A rooster roams Bay Farm Island

A rooster roams Bay Farm Island

Michael Lano
Bay Farm rooster

Photo by Michael Lano.

For the past few months, residents of Bay Farm Island have been seeing and hearing something totally out of the ordinary: A rooster has been walking up and down residents’ wood fences, running the length of Harbor Bay Isle’s tracts.

The large rooster with black, brown and tan markings and a bright red wattle and comb – who does not appear to be one of the California white or gray Pullet or Cockerel that are fairly common in this region – appears to be well fed and is growing exponentially.

Several mornings after 7 a.m. have brought an echoed cock-a-doodle-doo for Bay Farm residents – a sound that stands out from the territorial calls of towhees, finches and dark-eyed junkos residents here are used to hearing. The rooster has been spotted during twilight hours, too.

Twice last week he ditched the top of an eight-foot-tall fence to waltz around this reporter’s backyard patio, trying to get a drink out of a ground-resting birdbath while also searching for seeds and bugs to eat. His flying skills appear limited, though some rooster-watchers have said he moves quickly for a big bird.

The bird’s owners – if he has any – have not been identified. No one has laid claim to the rooster, including Bay Farm Island schools. While chickens are permitted, the city’s municipal code effectively prohibits residents from owning roosters (city rules prohibit animals "that unreasonably disturb the peace and comfort of the inhabitants of the neighborhood"), though city officials said late Friday that no one had called to complain.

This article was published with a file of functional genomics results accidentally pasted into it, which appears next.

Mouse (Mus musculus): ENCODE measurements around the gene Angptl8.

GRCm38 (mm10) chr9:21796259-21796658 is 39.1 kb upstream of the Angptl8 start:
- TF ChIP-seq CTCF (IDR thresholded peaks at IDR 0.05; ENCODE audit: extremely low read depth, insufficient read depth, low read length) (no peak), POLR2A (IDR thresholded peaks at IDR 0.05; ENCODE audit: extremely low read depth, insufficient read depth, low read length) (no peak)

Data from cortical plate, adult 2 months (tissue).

Harbor Bay Island residents have become protective of the bird, who’s been nicknamed "Terry" – as in Terry Taylor, The Famous Old Red Rooster.

Alameda is home to a wealth of bird species, from the snowy plovers who have taken up residence on Robert W. Crown State Beach to the Cooper’s hawks who nest in the Island’s tallest trees and the egrets who roost on Bay Farm Island.

The rooster isn’t the only apparently wild bird to have fluttered onto Alameda’s shores in recent years. His presence follows that of a pair of wild turkeys who roamed the main Island in 2010.

Alameda biologist Dr. Arturo Gomez suggested the bird may have strayed here in a quest for food or a mate. Roosters, he said, are social animals who typically oversee a large flock.

"The odd weather patterns and early spring-like weather back in February might've prompted him to escape to find a hen or more females to commune with, and rule over as group leader," Gomez said.

So far, no chicken coops on Bay Farm have been reported uncovered. Nor has Terry the Rooster been seen interacting with any other birds – chicken, female or otherwise. No nests or chicken eggs have been spotted either.

Some residents have said they’re entertained by Terry’s presence. Retiree Helen Jang has been keeping an eye out for the unusual visitor; she said she’s seen him five times.

“It's something different and we've never seen anything like that wild around here,” Jang said. “I never hear him make any noise, so he doesn't bother us at all. It's kind of nice."

But others are have tangled with Terry.

“We definitely don't feed him anymore after he began pooping all over our sidewalk and driveway,” said a Basinside Way resident who asked not to be identified. “And he kind of stopped coming around here for his pit stop that used to be from about 6 to 7:30 at night."

The resident said Terry is afraid of their two cats and flies away when he spots them, even though he dwarfs neighborhood cats in size and girth. He appears to be afraid of humans as well, quickly flying back up to the fence and making a hasty retreat while clucking disapprovingly.

The rooster sightings are such a novelty that they’ve prompted Harbor Bay residents like David and Emily Chan to suggest Terry be made an honorary sheriff or deputy mayor. Other cities on the West Coast, like Occidental up past Santa Rosa, have a town rooster walking the streets "serves" as honorary mayor.